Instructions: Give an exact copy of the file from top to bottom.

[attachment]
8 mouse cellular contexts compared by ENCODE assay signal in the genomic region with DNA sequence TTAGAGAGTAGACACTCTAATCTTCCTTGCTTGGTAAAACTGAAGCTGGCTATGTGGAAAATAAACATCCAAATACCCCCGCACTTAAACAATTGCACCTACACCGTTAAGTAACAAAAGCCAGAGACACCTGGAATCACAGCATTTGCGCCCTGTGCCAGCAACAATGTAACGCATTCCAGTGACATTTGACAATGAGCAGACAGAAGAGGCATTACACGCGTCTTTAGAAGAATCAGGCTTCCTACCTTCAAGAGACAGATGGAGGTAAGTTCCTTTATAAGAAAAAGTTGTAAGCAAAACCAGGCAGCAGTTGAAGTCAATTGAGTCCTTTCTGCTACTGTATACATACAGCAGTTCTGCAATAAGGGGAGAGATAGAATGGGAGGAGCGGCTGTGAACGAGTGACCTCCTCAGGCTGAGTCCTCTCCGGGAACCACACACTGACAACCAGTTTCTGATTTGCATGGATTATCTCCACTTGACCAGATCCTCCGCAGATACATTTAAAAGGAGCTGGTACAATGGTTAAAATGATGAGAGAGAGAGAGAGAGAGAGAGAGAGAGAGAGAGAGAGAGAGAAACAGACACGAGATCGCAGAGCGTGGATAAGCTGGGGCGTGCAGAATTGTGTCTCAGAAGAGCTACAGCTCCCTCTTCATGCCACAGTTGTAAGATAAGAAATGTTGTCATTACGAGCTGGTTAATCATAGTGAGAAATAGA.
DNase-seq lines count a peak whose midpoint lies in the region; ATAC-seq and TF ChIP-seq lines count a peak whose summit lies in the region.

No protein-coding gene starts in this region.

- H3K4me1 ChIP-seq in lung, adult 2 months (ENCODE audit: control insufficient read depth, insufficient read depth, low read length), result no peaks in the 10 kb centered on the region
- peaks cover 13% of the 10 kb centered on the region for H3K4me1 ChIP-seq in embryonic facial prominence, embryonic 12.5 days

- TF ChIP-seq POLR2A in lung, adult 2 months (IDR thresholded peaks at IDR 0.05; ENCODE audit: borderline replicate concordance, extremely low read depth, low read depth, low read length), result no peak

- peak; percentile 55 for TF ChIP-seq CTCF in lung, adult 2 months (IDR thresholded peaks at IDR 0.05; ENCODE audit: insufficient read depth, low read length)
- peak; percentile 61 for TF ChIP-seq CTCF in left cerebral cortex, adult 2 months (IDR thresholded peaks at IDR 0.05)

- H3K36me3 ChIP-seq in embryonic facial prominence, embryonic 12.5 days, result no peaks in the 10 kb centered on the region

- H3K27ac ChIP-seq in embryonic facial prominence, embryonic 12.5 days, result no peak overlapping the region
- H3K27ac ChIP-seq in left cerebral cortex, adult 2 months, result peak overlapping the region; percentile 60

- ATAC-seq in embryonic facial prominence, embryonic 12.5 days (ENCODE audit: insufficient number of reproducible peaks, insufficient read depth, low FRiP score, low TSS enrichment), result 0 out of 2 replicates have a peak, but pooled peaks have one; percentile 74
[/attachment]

8 mouse cellular contexts compared by ENCODE assay signal in the genomic region with DNA sequence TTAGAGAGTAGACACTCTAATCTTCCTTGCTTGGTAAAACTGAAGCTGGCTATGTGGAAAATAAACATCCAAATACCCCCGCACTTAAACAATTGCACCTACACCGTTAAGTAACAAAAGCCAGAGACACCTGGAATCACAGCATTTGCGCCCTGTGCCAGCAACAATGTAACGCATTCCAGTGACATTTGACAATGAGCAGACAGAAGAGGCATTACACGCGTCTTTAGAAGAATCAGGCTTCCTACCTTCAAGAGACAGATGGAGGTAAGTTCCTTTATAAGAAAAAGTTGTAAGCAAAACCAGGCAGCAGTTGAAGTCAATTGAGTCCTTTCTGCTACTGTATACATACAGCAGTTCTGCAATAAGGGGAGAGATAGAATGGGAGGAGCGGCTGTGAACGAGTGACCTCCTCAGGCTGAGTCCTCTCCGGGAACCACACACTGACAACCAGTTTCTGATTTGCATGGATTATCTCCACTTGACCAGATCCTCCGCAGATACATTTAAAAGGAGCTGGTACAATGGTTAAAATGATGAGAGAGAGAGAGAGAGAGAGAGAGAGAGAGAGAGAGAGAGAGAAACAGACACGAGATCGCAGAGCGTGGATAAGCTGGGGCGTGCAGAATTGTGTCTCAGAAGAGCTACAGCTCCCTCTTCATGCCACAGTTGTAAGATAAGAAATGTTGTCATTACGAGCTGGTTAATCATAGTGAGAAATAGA.
DNase-seq lines count a peak whose midpoint lies in the region; ATAC-seq and TF ChIP-seq lines count a peak whose summit lies in the region.

No protein-coding gene starts in this region.

- H3K4me1 ChIP-seq in lung, adult 2 months (ENCODE audit: control insufficient read depth, insufficient read depth, low read length), result no peaks in the 10 kb centered on the region
- peaks cover 13% of the 10 kb centered on the region for H3K4me1 ChIP-seq in embryonic facial prominence, embryonic 12.5 days

- TF ChIP-seq POLR2A in lung, adult 2 months (IDR thresholded peaks at IDR 0.05; ENCODE audit: borderline replicate concordance, extremely low read depth, low read depth, low read length), result no peak

- peak; percentile 55 for TF ChIP-seq CTCF in lung, adult 2 months (IDR thresholded peaks at IDR 0.05; ENCODE audit: insufficient read depth, low read length)
- peak; percentile 61 for TF ChIP-seq CTCF in left cerebral cortex, adult 2 months (IDR thresholded peaks at IDR 0.05)

- H3K36me3 ChIP-seq in embryonic facial prominence, embryonic 12.5 days, result no peaks in the 10 kb centered on the region

- H3K27ac ChIP-seq in embryonic facial prominence, embryonic 12.5 days, result no peak overlapping the region
- H3K27ac ChIP-seq in left cerebral cortex, adult 2 months, result peak overlapping the region; percentile 60

- ATAC-seq in embryonic facial prominence, embryonic 12.5 days (ENCODE audit: insufficient number of reproducible peaks, insufficient read depth, low FRiP score, low TSS enrichment), result 0 out of 2 replicates have a peak, but pooled peaks have one; percentile 74